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Here I'm going to show you how to create a simple Intel Galileo Gen2 Project with a light sensor and an LCD display.

Basically when there is light the display is supposed to Display "There is Light" and "Doing Stuff". The "Doing Stuff" part is left to you,you can hook up a servo,fan...etc but as of now it'll just light up an LED.

Let's Get Started.

SET UP

Hardware

  1. Intel Galileo Gen 2
  2. Seedstudio Base Shield
  3. Grove OLED
  4. Groove Light Sensor
  5. Grove Chainable RGB LED

These sensors can be ootained from the Seedstudio Starter Kit here . The image accompanying this step is the basic set of hardware required.

Software

  1. Atmel Studio.

You can also use the good old Arduino IDE.

Let's check out the assembly next...


Step 1: Assembly

The assembly is pretty simple...

  1. Attach the Seed studio base shield on to the ICSP SCK pins of the Galileo Gen 2.
  2. Attach the LED to the Base shield D3 pins
  3. Attach the Light Sensor to the D7 pins of the Base shield
  4. Attach the LCD or OLED to one of the I2C pins of the base shields.

I'd recommend using the connectors that come with the Starter Kit,they are pretty convenient to say the least.

Next ,power your Galileo by connecting it to a power source and hook a USB cable to your Galileo via a USB cable client on the board.

Next we code...

Step 2: The Base Shield

Grove - Base Shield is the new version of Electronic Brick Shield.The Basic Shield is compatible with Seeeduino v2.21 (168p and 328p), and Arduino UNO and Duemilanove. We standardize all the connectors into 4 pins(Signal 1,Signal 2,VCC and GND) 2mm connectors, which simplify the wiring of electronics projects. The 4pins buckled connectors also make the wiring a snap. We built many different kinds of Grove to match up with Base Shield, and if you have existing Electronic Brick modules, you don't have to worry about compatibility--we have various converter cables that address compatibility between these two systems. This is very similar to an Arduino shield, and of course, can be used with our Seeeduino or Mega board, as well as other Arduino-compatible boards. In v1.0b, we move in the analog connectors slightly so that it will clear the higher power connector and USB connector.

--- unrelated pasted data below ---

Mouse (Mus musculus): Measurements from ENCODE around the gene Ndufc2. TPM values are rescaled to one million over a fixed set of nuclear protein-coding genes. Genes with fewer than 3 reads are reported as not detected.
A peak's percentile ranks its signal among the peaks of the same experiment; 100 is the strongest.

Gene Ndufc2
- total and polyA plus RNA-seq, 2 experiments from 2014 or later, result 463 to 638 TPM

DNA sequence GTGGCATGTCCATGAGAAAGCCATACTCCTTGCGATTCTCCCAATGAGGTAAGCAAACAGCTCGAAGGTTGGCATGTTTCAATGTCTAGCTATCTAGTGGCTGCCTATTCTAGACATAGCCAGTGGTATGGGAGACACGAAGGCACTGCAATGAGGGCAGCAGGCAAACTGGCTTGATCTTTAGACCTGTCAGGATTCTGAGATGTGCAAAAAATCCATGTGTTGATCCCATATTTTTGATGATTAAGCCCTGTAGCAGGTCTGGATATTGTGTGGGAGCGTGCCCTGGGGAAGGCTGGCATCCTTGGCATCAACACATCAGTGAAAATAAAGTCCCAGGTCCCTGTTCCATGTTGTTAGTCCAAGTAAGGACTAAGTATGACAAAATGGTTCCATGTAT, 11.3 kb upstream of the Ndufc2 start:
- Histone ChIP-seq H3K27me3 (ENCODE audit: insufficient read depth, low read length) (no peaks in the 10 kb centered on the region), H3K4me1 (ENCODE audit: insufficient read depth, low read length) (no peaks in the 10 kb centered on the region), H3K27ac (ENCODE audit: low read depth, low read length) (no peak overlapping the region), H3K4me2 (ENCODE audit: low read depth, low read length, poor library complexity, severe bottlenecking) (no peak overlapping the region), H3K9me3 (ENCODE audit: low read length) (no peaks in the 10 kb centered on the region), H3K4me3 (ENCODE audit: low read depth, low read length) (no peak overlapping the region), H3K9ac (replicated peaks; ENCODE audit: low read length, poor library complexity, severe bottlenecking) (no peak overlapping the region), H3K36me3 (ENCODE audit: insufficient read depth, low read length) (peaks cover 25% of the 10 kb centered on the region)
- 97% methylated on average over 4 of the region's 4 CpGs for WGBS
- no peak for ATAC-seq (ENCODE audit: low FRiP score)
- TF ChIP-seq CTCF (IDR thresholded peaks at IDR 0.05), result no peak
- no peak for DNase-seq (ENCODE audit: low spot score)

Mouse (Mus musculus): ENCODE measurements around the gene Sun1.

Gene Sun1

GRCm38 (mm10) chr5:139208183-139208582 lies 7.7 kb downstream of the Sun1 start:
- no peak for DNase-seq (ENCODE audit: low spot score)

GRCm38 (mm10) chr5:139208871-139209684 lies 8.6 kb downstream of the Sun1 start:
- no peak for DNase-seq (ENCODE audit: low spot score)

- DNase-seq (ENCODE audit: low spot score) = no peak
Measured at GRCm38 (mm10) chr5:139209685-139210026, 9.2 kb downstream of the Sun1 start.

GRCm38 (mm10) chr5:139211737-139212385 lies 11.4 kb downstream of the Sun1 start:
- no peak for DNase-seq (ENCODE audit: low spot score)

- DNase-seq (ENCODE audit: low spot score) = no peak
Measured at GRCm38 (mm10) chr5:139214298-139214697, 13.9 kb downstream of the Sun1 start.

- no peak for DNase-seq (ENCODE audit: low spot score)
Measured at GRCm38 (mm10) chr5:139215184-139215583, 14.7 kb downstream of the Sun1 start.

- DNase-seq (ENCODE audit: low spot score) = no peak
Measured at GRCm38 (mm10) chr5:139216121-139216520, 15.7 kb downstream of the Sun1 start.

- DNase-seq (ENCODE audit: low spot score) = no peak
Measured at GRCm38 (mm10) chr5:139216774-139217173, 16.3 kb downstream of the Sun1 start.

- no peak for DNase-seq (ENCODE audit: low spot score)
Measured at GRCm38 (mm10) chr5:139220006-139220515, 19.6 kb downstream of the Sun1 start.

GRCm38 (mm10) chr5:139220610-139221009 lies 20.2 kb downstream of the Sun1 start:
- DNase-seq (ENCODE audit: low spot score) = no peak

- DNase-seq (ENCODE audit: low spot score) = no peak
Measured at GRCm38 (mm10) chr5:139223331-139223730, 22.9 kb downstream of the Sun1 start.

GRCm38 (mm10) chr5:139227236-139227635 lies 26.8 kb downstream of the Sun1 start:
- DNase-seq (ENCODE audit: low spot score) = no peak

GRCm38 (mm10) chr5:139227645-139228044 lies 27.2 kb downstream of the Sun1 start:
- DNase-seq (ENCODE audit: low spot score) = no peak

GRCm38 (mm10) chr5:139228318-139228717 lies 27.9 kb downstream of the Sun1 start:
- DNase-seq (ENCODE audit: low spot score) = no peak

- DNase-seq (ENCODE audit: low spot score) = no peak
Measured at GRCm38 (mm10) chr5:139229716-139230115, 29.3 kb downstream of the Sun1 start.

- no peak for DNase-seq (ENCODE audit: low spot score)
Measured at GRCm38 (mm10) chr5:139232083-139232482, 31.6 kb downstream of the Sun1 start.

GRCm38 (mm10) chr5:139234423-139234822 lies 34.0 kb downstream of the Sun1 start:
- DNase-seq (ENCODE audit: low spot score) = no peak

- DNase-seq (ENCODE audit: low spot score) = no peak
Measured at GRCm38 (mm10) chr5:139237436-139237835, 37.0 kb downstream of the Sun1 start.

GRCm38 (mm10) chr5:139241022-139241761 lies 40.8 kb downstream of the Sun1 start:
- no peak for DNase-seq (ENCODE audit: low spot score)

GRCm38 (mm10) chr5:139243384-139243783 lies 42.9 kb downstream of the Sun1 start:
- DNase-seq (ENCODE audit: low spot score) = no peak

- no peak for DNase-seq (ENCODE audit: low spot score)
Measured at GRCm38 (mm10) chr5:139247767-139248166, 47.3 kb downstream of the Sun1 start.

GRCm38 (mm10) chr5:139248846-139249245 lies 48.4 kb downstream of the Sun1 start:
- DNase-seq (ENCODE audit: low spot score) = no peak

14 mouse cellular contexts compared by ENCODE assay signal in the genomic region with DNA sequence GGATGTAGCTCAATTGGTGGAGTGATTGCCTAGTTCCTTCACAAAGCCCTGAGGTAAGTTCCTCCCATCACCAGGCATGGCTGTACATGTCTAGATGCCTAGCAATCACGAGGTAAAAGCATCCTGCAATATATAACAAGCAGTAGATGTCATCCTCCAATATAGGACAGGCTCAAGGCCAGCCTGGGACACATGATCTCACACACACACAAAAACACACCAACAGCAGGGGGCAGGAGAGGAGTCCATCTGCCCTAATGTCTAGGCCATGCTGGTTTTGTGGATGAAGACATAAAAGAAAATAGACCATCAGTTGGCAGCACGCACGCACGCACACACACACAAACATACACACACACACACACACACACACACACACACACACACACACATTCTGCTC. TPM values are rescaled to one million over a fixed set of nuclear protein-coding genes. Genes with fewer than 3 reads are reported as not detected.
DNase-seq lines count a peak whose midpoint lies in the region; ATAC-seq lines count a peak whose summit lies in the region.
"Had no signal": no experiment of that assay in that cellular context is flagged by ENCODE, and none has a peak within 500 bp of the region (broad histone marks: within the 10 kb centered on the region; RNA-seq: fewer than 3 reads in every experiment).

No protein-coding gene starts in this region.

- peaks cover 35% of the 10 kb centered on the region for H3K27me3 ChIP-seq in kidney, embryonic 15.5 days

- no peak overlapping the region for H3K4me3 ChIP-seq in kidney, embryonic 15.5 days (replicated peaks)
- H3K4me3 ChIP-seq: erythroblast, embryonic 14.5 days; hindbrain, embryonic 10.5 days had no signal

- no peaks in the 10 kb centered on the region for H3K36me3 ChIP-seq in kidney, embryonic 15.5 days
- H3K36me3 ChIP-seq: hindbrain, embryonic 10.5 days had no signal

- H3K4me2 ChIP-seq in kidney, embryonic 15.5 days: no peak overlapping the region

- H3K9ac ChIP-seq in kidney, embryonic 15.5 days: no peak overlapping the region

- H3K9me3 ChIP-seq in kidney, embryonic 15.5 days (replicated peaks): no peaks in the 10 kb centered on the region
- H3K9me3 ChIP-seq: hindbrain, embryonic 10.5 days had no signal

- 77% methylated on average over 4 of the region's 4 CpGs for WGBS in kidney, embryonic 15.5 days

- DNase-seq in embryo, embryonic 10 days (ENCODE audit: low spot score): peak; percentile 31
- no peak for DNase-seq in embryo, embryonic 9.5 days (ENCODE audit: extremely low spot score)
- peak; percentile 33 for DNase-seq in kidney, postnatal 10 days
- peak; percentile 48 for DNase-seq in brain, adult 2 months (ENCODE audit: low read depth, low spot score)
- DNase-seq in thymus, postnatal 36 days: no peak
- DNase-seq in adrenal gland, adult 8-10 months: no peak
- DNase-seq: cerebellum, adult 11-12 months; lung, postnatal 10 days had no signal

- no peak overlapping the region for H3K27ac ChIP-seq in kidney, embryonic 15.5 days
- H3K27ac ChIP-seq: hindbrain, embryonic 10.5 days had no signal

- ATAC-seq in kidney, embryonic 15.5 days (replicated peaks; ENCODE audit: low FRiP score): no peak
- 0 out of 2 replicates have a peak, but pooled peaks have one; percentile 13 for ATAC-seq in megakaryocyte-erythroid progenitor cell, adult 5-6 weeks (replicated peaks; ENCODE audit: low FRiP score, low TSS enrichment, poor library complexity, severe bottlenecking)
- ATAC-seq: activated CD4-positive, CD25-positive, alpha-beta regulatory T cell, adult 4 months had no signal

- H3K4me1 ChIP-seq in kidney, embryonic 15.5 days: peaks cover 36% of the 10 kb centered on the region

The purpose of the Grove - base shield is to allow easy connection of any microprocessor input and output pins to the small units. Each socket is clearly labeled with its matching I/O pin

Step 3: The LED

This new version of LED Grove consists of one green LED. It operates from 5V DC. Perfect for use on Seeeduino digital outputs, or also can be controlled using pulse-width modulation. Each LED has a current-limiting resistor, which protects the LED and the Arduino from high current.

Step 4: Code

On Atmel Studio...Create a new C/C++ project

You can still simply load the Arduino IDE if Atmel is not your thing...

Code


#include <math.h>
#include <Wire.h>
#include "rgb_lcd.h"
rgb_lcd lcd;
const int colorR = 255; 
const int colorG = 0; 
const int colorB = 0;
const int ledPin=12;                  
const int thresholdvalue=10;           
float Rsensor; 
void setup() {
  
   
 lcd.begin(16, 2);
    
    
lcd.setRGB(colorR, colorG, colorB);
    
    
pinMode(ledPin,OUTPUT);  
    
delay(1000);
} 
void loop() {
  
int sensorValue = analogRead(0); 
  
Rsensor=(float)(1023-sensorValue)*10/sensorValue;
 
 if(Rsensor>thresholdvalue)
  {
    
digitalWrite(ledPin,HIGH);
  }
  
else
  {
  digitalWrite(ledPin,LOW);
  }
  
  
lcd.setCursor(0, 0);
 
 lcd.print("Data: "+sensorValue);
lcd.setCursor(1, 1);
  
lcd.print("Res: "+Rsensor);//Resistance
  
delay(1000);
}
<p>Nice work!</p>

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